On September 29, 2022, the Financial Crimes Enforcement Network (“FinCEN”) issued the highly anticipated final rule, Beneficial Ownership Information Reporting Requirements (the “Final Rule”), implementing the beneficial ownership disclosure requirements of the Corporate Transparency Act (the “CTA”). The CTA drastically expands current beneficial ownership reporting obligations in order to combat the illicit use of shell companies and to shift the burden of identifying beneficial owners of such companies from financial institutions to the government itself.
Under the Final Rule, certain entities will be required to disclose identifying and beneficial ownership information to the U.S. federal government. The Final Rule will take effect on January 1, 2024 and offers a one-year grace period for entities created or registered prior to the effective date. Reporting companies created or registered on or after January 1, 2024 will have 30 days to file their initial reports.
The Final Rule describes who must file a beneficial ownership information report, what information must be reported and when a report is due. The Final Rule is the first of three rulemakings that FinCEN plans to implement related to the CTA. FinCEN will separately address through future rulemaking (i) the requirements for entities to develop protocols for access to, and the sharing of, reported beneficial ownership information, and (ii) amending the Customer Due Diligence (“CDD”) Rule applicable to financial institutions to account for the new requirements of the CTA.
Who Must File a Report?
The Final Rule will require a “reporting company” to file a report with FinCEN including the information covered below. A “reporting company” is defined as follows:
- A “domestic reporting company” means an entity that is (i) a corporation, (ii) a limited liability company, or (iii) created by the filing of a document with a secretary of state or any similar office under the law of a state or Indian tribe.
- A “foreign reporting company” means an entity that is (i) a corporation, limited liability company, or other entity, (ii) formed under the laws of a foreign country, and (iii) registered to do business in any state or tribal jurisdiction by the filing of a document with a secretary of state or any similar office under the law of a state or Indian tribe.
The Final Rule includes categories of exempt companies, which include entities that are already generally subject to substantial federal and state regulation under which beneficial ownership information may be known, including public reporting companies, majority-owned subsidiaries of a public reporting company, banks and credit unions, tax-exempt entities, broker-dealers and other similar entities. Also exempt are large operating companies that (1) employ more than 20 full-time employees in the United States, (2) have an operating presence at a physical office within the United States, and (3) filed a federal income tax or return in the United States for the previous year reporting more than $5 million in gross receipts or sales. Certain inactive entities are also exempt provided they were in existence on or before January 1, 2020 and meet other requirements of the rule.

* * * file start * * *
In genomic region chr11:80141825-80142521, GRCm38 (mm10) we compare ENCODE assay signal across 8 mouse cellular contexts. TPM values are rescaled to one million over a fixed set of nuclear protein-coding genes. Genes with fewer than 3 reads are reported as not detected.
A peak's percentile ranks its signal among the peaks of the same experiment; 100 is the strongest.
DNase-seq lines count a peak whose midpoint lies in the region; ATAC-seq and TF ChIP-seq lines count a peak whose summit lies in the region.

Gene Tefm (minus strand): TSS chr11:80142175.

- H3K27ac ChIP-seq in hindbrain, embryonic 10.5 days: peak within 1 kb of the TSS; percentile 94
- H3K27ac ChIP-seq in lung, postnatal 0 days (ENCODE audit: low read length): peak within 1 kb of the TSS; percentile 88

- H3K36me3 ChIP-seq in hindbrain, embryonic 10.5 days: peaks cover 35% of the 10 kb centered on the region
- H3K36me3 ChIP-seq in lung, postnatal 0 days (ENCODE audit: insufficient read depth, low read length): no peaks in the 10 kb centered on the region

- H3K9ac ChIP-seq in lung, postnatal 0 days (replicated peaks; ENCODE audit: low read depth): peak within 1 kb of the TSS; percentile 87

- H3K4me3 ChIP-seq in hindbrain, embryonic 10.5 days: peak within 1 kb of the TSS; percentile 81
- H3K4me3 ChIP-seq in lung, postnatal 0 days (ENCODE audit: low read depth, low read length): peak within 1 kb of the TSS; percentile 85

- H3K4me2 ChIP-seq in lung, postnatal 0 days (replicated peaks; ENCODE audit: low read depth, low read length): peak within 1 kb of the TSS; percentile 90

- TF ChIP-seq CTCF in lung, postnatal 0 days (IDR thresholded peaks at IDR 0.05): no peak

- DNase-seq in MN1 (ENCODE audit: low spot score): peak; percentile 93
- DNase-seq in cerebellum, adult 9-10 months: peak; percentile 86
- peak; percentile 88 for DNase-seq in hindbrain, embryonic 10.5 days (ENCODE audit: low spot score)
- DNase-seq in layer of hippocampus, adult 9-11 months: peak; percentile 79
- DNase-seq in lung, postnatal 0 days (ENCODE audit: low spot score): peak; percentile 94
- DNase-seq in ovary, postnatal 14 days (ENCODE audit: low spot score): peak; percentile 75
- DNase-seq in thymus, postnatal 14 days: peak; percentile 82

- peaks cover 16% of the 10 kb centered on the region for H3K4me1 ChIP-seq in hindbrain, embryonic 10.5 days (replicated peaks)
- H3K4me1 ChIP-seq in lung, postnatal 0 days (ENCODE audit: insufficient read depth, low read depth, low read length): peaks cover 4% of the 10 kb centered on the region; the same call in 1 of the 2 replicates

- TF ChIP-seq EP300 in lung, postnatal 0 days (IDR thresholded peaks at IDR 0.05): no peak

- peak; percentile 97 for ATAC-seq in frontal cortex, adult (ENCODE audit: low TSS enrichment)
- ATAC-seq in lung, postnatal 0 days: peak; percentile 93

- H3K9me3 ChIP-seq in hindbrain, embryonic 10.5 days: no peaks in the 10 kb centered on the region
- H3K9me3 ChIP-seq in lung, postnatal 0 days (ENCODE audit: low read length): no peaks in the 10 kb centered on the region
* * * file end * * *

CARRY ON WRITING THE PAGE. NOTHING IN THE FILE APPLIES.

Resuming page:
Whose Information Must be Disclosed?
The Final Rule requires reporting companies to disclose information concerning (i) the beneficial owners and (ii) company applications of the reporting companies.
The term “beneficial owner” is defined as “any individual who, directly or indirectly, either exercises substantial control over such reporting company or owns or controls at least 25% of the ownership interest of such reporting company.” Limited exceptions exist including minor children (provided that the beneficial ownership information of a parent or legal guardian is reported), employees (excluding senior officers), and creditors (whose sole interest in a reporting company is as a creditor).
The Final Rule has taken a broad approach to “ownership interest” to include both equity and other types of interest, such as capital or profit interests, convertible instruments, warrants, and other options or privileges that enable an individual to acquire equity or capital in a reporting company. For “substantial control,” there are three prongs that determine if an individual has substantial control: (i) if the individual serves as a senior officer of the reporting company; (ii) if the individual has authority regarding the appointment or removal of any senior officer or dominant majority of the board (or similar body) of the reporting company; and/or (iii) if the individual exercises substantial influence, direction of, or decision over important matters of a reporting company. Reporting companies are required to disclose all individuals with “substantial control” and at least one beneficial owner must be disclosed who has “substantial control” regardless of whether they satisfy the ownership prong.